@wizardofice I only just read your robust riposte now. Entertaining as always.
    You missed my point though about asking Sir Ian to ditch the CR torture scene.
    This was to spare us the imitators trying to earn their CR torture bonafides, not a suggestion that the scene didn't resonate in the original Fleming novel.

    @khanners Great review.I even learned about 10 new words , none of which I could use in sentence, but they might come in handy playing Scrabble.
  • Shoudn t you be called starwarsboy instead, then?

    ....um...good one?

  • Posts: 13,338
    Ludovico wrote: »
    Ludovico wrote: »
    Here's my take:



    SPECTRE Tantalizes with Beauty and Beastliness

    James Bond films are first and foremost exercises in a unique and increasingly archaic aesthetics. The visual and aural template for these films was established in the first half of the 1960s, a demi-decade in which refined formality and a belief in beauty still held sway in the Western world. This elitist aesthetic was conjoined with a peculiar sense of the bizarre to produce a sensual cocktail which intoxicated film audiences with the very first sip in 1962, and continues to do so in 2015 with the latest 007 adventure, SPECTRE.

    The very longevity of the Bond series and its throwback aesthetics is a slap in the face of postmodern vulgarians who have pronounced the death of beauty and consigned good taste to an anti-egalitarian Jehannum. It is also a standing assertion of the timelessness of beauty and its centrality to what we deem a human existence worth living.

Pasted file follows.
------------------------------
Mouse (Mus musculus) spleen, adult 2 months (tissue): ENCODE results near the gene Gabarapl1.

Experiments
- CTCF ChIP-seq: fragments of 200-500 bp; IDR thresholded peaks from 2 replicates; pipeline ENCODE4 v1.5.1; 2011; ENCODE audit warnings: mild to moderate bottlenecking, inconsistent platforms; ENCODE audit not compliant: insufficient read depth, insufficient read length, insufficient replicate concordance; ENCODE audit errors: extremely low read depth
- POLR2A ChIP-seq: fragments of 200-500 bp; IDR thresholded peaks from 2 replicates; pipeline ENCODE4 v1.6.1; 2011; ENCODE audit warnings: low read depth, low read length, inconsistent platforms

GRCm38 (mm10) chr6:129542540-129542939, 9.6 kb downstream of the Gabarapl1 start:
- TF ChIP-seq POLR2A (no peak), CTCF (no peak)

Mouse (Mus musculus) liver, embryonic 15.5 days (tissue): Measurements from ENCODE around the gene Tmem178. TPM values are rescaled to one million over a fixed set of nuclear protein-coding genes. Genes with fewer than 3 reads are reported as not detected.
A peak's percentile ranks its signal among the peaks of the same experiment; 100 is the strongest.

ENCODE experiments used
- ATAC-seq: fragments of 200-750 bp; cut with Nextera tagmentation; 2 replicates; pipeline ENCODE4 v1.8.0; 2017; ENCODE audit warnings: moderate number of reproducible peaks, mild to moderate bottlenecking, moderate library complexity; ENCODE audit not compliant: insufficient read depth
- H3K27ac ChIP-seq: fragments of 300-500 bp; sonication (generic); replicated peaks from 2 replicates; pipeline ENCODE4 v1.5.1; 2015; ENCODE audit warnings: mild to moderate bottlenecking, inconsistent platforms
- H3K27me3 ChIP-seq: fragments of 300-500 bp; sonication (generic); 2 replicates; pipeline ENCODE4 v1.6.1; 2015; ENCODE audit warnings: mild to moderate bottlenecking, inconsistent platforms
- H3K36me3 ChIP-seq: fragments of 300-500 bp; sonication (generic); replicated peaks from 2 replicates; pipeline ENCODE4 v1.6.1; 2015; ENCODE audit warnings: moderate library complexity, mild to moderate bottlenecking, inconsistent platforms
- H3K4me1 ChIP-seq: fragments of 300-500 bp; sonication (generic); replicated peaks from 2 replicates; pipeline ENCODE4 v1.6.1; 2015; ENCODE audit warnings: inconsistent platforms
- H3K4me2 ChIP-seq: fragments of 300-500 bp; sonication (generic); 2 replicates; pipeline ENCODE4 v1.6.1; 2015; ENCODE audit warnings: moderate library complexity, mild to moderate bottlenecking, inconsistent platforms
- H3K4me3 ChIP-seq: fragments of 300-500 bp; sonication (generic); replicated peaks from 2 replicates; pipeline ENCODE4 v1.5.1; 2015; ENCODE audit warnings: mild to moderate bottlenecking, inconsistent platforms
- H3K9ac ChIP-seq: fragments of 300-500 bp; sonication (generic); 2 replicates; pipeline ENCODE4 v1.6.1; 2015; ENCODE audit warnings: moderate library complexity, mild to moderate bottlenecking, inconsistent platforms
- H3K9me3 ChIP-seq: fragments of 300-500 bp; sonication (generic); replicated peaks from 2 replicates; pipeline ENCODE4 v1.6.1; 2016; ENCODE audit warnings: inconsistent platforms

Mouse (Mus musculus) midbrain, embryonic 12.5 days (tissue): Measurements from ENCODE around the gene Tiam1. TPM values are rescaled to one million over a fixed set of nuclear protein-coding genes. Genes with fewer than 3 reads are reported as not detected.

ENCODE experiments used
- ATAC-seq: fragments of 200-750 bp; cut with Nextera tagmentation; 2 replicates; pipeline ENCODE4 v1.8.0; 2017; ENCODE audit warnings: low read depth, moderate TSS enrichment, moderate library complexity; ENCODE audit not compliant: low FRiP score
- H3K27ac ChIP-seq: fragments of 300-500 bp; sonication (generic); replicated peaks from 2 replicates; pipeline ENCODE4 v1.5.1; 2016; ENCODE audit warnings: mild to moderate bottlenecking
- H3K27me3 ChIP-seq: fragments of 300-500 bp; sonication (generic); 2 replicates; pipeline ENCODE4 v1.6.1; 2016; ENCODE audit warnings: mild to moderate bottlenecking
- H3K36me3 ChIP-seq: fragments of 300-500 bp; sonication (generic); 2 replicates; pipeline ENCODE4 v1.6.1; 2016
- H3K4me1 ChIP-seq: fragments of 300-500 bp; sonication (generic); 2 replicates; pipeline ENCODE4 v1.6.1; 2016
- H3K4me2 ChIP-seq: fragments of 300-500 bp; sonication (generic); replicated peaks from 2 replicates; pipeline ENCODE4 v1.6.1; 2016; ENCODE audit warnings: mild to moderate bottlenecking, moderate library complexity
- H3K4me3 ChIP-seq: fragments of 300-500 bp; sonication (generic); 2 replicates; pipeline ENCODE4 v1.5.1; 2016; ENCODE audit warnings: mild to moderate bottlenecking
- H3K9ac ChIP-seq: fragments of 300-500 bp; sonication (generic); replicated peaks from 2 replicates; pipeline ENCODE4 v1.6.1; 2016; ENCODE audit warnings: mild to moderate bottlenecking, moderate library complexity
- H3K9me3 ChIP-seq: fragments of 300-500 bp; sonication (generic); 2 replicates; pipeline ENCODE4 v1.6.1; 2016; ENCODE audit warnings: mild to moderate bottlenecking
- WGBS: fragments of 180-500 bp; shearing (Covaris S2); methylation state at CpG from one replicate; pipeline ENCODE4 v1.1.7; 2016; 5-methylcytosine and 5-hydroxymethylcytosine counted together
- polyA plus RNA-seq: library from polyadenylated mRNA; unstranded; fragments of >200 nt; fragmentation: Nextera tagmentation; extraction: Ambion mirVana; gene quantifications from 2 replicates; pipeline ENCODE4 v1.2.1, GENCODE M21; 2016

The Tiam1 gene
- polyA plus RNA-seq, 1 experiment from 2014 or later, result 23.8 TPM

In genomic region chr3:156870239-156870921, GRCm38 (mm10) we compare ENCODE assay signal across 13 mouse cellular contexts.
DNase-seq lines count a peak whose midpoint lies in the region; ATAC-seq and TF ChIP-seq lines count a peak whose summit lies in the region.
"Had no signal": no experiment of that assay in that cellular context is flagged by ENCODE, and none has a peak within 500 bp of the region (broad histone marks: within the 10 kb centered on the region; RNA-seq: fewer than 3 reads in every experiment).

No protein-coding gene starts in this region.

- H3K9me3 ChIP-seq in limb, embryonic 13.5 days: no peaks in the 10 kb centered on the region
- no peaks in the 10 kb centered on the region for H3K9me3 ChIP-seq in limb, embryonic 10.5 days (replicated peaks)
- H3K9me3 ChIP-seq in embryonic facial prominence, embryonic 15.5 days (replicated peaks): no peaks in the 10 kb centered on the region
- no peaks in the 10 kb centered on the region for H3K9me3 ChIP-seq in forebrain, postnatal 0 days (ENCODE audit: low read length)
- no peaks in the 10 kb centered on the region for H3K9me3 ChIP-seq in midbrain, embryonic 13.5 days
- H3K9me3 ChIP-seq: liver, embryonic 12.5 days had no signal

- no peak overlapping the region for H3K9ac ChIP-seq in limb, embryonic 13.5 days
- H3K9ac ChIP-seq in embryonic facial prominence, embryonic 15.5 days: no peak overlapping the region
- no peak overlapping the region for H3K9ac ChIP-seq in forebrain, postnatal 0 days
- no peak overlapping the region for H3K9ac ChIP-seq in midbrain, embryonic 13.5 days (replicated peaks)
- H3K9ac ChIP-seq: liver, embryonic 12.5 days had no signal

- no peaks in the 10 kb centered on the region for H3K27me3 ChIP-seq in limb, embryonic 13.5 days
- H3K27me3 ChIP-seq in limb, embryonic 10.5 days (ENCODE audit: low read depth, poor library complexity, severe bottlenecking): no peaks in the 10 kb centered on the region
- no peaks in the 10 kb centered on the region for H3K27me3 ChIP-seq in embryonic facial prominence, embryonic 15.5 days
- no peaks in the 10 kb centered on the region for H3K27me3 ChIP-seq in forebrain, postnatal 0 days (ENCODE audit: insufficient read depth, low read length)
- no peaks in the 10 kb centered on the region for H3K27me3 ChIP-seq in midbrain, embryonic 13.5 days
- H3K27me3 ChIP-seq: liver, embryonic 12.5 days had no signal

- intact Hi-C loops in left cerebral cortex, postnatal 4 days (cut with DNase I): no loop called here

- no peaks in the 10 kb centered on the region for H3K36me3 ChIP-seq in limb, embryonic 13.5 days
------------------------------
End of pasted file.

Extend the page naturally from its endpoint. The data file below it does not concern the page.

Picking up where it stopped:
And it is along these aesthetic lines that SPECTRE makes its mark as yet another unqualified James Bond success. But of course, a film series in its 24th instantiation could not have survived by simply recapitulating the imagery and the sounds of its preceding films. Doing so would be filmic plagiarism and would terminally bore audiences. The trick is to hew to the traditional Bondian aesthetic while deviating just enough to produce novelty. It is a matter of varying a distinctive and appealing theme.

    This is what SPECTRE does so well. The film, directed by Sam Mendes, reprises the beauty and tastefulness we expect from Bond films. Daniel Craig in the lead role is as natty as ever in Tom Ford couture. Craig, at aged 47, has never looked fitter, tougher and more dashing. Nor has he portrayed James Bond more convincingly. His smirk, swagger and sarcasm bespeak a spy who is supremely confident, not only in his ultimate triumph, but also the righteousness of his cause.

    In addition to the handsome chap in immaculate suits and tuxedoes, SPECTRE naturally features women of astonishing beauty. The headliners are 51-year-old Monica Bellucci, the wife and then widow of an assassin dispatched by Bond in the film’s pre-title sequence, and Lea Seydoux, the daughter of yet another villainous gun-for-hire.

    Bellucci infuses her tragic character with a dignified beauty that is both convincing and captivating. Seydoux, while perhaps not the most classically beautiful Bond girl of all, nevertheless possesses a strikingly unforgettable appearance, and beguiles with a spirited girlishness that contrasts well with Bellucci’s more worldly and careworn demeanor.

    Then, too, there is the extravagantly cosmopolitan cinematography for which the Bond films are justly renowned. SPECTRE opens in Mexico City during the Day of the Dead, moves on to Rome, the Austrian Alps, and Morocco before finishing up in London. And cinematographer Hoyt van Hoytema has certainly lived up to his illustrious predecessors in Bond cinematography.

    The aerial shots in this film are particularly spectacular. Much of the Mexico City sequence, including a harrowing punch-up in a helicopter that careens over thousands of terrified revelers, high-perspective views of the villain’s meteorite crater lair in the Sahara, and nocturnal views of London all benefit from being filmed at altitude.